Resolving the timing of the evolution of Phasmatodea has implications for our understanding of the responses of insects to the Cretaceous–Palaeogene (K–Pg) mass extinction event. If stick and leaf insects originated in the Cretaceous and subsequently diversified in the Cenozoic [15,22,24], this implies a possible loss of early-diverging lineages during the K–Pg event. This would be a surprising but notable result, given that taxic analyses have consistently demonstrated that insect diversity was generally not affected by mass extinction events [3236] and that the Cretaceous insect fauna included most orders and suborders familiar to entomologists today [37]. Moreover, the biology of stick and leaf insects also makes them excellent model organisms for understanding the macroevolutionary impacts of major radiations of insectivorous tetrapods including mammals and birds. If stick insects indeed diversified during the Palaeogene [15,22], this would indicate that their radiation may have been driven by the radiation of crown birds during this period [38]. However, insectivorous vertebrates [3941] as well as plant-mimicking insects [42,43], already existed by the Permian.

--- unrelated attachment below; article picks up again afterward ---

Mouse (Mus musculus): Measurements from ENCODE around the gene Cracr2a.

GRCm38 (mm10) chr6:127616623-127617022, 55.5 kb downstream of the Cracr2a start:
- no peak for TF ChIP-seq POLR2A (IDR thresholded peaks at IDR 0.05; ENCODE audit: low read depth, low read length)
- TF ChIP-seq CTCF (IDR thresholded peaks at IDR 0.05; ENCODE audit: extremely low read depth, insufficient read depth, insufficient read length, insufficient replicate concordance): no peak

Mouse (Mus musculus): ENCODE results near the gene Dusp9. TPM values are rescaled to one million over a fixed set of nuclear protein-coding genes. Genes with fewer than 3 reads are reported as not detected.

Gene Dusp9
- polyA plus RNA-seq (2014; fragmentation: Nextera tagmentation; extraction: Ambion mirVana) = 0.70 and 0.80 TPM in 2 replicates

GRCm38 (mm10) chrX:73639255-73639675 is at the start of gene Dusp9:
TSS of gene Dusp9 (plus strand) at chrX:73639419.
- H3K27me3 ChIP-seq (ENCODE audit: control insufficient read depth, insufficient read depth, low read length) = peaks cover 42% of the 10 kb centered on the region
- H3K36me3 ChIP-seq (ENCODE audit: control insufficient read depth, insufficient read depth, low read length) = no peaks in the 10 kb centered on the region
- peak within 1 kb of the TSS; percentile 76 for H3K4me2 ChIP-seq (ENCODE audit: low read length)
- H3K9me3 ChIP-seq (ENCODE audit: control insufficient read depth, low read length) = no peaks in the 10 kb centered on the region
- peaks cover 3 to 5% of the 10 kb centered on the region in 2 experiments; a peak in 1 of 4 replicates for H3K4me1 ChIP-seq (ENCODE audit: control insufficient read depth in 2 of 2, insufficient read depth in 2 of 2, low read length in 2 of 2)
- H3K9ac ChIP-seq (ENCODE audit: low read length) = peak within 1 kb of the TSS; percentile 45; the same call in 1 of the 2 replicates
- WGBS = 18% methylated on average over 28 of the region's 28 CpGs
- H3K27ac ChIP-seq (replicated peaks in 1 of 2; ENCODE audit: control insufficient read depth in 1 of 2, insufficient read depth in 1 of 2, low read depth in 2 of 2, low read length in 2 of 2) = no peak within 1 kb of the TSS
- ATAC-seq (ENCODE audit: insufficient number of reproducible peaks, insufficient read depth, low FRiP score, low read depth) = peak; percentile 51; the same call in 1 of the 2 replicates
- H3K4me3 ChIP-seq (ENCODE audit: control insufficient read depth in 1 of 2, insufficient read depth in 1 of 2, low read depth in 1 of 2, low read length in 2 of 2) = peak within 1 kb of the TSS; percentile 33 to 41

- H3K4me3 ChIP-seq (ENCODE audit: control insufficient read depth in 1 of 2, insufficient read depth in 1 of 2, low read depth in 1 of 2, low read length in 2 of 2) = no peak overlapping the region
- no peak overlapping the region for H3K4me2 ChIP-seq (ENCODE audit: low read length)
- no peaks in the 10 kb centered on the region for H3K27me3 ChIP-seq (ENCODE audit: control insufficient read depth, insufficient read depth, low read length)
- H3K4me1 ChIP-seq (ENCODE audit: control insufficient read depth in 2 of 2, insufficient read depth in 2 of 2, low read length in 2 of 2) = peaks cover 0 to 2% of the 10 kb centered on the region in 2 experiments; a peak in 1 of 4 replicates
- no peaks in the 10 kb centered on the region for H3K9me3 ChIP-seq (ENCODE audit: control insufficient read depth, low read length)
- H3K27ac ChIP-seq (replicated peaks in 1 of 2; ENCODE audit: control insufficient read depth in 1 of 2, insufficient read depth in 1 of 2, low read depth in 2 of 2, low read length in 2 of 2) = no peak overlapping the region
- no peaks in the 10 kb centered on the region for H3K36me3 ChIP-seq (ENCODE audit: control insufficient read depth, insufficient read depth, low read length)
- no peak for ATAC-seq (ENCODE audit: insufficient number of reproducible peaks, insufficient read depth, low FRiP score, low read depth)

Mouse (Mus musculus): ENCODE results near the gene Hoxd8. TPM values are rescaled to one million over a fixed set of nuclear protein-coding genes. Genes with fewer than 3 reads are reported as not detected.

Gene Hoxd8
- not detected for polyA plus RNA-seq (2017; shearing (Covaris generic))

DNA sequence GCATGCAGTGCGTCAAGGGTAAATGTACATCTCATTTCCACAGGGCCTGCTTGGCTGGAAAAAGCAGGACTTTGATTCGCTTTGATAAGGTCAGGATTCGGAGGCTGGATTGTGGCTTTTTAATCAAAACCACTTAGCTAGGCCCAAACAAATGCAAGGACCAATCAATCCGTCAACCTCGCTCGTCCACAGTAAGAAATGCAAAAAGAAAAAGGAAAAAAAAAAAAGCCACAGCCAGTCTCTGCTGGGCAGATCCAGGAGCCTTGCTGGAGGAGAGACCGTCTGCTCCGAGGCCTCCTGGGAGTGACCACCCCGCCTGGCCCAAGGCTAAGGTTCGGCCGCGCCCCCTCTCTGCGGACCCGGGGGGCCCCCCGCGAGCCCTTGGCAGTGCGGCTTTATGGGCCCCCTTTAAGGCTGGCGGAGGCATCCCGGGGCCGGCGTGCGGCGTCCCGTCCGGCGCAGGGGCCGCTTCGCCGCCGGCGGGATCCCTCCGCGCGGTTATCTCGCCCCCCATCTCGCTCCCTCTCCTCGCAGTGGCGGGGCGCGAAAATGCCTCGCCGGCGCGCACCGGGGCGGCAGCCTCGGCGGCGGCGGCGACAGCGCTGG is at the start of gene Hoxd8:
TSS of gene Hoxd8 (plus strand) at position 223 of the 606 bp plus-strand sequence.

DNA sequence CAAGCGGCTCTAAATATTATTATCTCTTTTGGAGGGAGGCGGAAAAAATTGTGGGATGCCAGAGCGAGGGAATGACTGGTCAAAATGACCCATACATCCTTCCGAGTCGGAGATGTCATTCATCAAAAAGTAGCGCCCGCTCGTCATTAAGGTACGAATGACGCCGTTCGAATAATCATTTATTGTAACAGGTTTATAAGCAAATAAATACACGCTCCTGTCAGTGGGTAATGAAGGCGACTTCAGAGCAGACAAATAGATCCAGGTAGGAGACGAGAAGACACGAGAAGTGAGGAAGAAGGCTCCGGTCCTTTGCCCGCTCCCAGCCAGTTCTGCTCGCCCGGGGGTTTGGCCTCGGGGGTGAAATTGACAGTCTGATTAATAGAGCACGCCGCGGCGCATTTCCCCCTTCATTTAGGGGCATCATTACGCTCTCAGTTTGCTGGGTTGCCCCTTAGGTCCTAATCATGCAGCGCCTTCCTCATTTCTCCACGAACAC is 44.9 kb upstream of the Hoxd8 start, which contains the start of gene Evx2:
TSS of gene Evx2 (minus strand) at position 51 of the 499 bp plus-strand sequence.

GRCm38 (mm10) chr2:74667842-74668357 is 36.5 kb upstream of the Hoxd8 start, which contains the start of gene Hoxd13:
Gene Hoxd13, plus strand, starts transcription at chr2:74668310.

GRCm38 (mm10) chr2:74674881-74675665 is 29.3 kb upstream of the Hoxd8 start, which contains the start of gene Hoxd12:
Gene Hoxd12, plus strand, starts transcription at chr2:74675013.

Here, we address these questions surrounding the pattern and timescale of phasmatodean evolution. We use recently published transcriptomes for 38 phasmatodean species representing all major lineages from Simon et al. [15]. We re-analyse this dataset using methods accounting for compositional heterogeneity [44] to recover a well-supported backbone phylogeny of the order. We review the fossil record of Phasmatodea and select six calibration points representing the oldest reliable representatives of their linage, based on a combination of fossil, phylogenetic, stratigraphic, geochronological and biogeographic evidence, following the best practice recommendations [45] to revise the timing of phasmatodean diversification. We discuss methodological caveats associated with the selection of fossils for understanding the timescale of insect evolution.